Giant's Causeway flags art project gets mixed reception
An art installation at the Giant's Causeway in County Antrim has received mixed reviews from tourists.
More than 100 flags have been erected along the coastline in the project by German artist Hans Peter Kuhn, as part of the London 2012 Festival.
Mr Kuhn said the flags, which are red on one side and yellow on the other, rotate in the wind to "show the nature of nature."
"I hope it helps people in developing a sensitivity to nature," he said.'Stark contrast'
London 2012 Festival's description
"The work is a series of flags randomly positioned along the trail and the banks of the cliff face directly related to nature, drawing on the natural power of the elements.
"The flags, red on one side and on the other yellow, will rotate freely in the wind.
"Depending on the strength and direction of the wind the viewer will see a flickering pattern of red and yellow set against the backdrop of this spectacular landscape, generating a strange form of binary code transmitting nature's message.
"Flags emanates a quiet, contemplative power perfectly compatible with the surrounding landscape."
"Nature is unpredictable, and the wind does completely unpredictable things to the flags.
"I wanted the red and yellow to form a stark contrast with the green background."
Some tourists visiting the Giant's Causeway on Monday were left somewhat underwhelmed by the installation, which is titled Flags.
One German woman said: "I can't see the art in this - I would prefer to see the landscape in there.
"It's just red and yellow flags - everyone could do this."
A visitor from England said: "At first I thought they were signs saying 'keep off' because it's a dangerous surface.
"I'm not into this modern art, so no, it doesn't do anything for me."
Other responses were slightly more positive, with one man from Northern Ireland said: "It's different but I don't really know what it means."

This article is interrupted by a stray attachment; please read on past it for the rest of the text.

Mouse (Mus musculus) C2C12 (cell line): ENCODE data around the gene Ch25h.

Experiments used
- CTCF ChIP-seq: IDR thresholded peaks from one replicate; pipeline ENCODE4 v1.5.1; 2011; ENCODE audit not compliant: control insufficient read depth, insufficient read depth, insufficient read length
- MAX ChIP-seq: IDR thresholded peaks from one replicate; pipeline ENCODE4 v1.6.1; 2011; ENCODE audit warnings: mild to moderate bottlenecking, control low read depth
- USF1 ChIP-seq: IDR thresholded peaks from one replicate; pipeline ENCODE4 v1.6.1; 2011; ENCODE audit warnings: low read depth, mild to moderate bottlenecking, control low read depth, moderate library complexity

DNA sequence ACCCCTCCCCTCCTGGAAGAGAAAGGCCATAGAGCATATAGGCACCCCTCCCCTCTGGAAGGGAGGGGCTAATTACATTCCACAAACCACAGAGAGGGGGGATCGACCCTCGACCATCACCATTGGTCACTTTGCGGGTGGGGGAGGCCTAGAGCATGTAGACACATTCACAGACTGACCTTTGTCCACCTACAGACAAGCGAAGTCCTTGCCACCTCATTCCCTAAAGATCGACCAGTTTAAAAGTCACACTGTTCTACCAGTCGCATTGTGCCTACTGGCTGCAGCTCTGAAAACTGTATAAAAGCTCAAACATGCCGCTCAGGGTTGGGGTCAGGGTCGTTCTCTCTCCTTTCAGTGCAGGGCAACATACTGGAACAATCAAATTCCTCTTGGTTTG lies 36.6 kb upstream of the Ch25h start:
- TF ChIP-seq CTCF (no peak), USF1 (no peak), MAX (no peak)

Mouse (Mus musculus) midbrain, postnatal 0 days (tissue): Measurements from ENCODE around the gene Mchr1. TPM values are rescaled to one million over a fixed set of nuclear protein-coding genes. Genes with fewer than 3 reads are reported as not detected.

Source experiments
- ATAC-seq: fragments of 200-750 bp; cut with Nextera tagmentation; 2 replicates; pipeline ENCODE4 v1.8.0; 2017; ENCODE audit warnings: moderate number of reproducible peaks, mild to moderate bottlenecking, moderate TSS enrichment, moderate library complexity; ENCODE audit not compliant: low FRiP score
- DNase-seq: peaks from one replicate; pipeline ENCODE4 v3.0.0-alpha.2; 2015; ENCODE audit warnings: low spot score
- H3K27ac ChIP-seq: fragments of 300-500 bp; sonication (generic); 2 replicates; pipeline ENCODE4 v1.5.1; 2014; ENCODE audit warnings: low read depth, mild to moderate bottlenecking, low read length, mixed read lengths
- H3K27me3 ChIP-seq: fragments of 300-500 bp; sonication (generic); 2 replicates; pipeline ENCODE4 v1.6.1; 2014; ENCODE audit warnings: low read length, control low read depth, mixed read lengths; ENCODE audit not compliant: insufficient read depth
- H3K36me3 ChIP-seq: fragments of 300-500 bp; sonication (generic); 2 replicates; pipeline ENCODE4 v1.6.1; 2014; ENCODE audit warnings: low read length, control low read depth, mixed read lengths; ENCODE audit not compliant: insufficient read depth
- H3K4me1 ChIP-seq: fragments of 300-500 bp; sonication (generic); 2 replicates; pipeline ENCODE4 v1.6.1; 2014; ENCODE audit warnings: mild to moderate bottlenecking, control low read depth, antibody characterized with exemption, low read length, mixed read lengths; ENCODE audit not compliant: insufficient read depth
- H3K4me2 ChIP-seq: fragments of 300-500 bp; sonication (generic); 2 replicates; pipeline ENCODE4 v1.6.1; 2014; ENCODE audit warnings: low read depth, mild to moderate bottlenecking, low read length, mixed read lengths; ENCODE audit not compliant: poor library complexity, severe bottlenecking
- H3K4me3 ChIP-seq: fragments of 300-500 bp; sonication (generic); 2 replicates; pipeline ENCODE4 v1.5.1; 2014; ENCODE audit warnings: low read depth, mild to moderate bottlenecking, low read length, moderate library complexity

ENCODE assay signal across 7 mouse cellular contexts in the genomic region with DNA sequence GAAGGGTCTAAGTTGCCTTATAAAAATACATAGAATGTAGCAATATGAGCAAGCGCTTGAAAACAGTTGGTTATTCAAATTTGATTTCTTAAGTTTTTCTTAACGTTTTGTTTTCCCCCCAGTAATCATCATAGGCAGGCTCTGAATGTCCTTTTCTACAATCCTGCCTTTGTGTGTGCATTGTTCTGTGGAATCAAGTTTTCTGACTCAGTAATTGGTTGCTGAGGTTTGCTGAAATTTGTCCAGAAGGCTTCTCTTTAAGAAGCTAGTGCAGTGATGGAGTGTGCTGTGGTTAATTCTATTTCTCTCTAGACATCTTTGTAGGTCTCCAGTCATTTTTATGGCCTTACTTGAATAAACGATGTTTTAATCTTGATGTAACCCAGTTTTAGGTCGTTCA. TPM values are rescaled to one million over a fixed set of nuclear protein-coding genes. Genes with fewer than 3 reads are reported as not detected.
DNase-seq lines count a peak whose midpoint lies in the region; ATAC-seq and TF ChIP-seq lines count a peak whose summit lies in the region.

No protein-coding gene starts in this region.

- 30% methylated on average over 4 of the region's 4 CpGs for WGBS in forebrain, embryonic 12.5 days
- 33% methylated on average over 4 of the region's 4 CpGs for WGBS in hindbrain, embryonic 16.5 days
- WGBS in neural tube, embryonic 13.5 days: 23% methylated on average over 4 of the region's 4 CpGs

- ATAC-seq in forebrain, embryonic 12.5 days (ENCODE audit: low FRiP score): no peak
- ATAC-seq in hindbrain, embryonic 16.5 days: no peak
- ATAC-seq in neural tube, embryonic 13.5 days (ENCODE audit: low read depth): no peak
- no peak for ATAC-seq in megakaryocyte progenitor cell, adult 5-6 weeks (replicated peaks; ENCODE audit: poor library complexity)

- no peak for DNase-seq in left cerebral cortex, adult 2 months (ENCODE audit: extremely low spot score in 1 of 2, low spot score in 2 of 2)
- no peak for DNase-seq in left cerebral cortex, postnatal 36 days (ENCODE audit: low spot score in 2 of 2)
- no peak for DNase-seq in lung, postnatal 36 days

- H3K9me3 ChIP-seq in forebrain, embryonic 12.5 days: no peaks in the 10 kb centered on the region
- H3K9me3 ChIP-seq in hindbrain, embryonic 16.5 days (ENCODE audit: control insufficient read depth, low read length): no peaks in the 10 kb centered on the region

End Quote Cian Smyth London 2012 creative programmer
What Hans Peter has achieved is having a conversation with the rocks themselves”
A woman who had travelled from Tampa, Florida, said: "Somebody worked really hard to get it up there.
"I don't really know what it's supposed to tell me, but I like it."
Cian Smyth, London 2012 creative programmer for Northern Ireland, said: "One thing that art can do very well is to allow you to look at the world and your environment in new and different ways.
"What Flags is doing is allowing you to look at this landscape with a fresh eye."
Mr Smyth said he believed the project evoked a response similar to that of the ancient people who first came across the hexangonal basalt stones and made sense of it by inventing the myth of the Irish giant Finn McCool building the Causeway.
"The Causeway itself is a strange thing," he said.
"What Hans Peter has achieved is having a conversation with the rocks themselves, and we're allowing visitors to interpret that and revisit what the experience was like in ancient times when people first visited the Causeway."
The project cost £150,000, shared equally between the London 2012 Cultural Olympiad and the Northern Ireland Tourist Board.
Kathryn Thomson of the Northern Ireland Tourist Board said the Flags installation would "create new and iconic images for us to broadcast to a global audience".
"It's really exciting for us to have a international, innovative artist working at one of our key visitor attractions," she added.
The installation will remain at the Giant's Causeway until 4 November.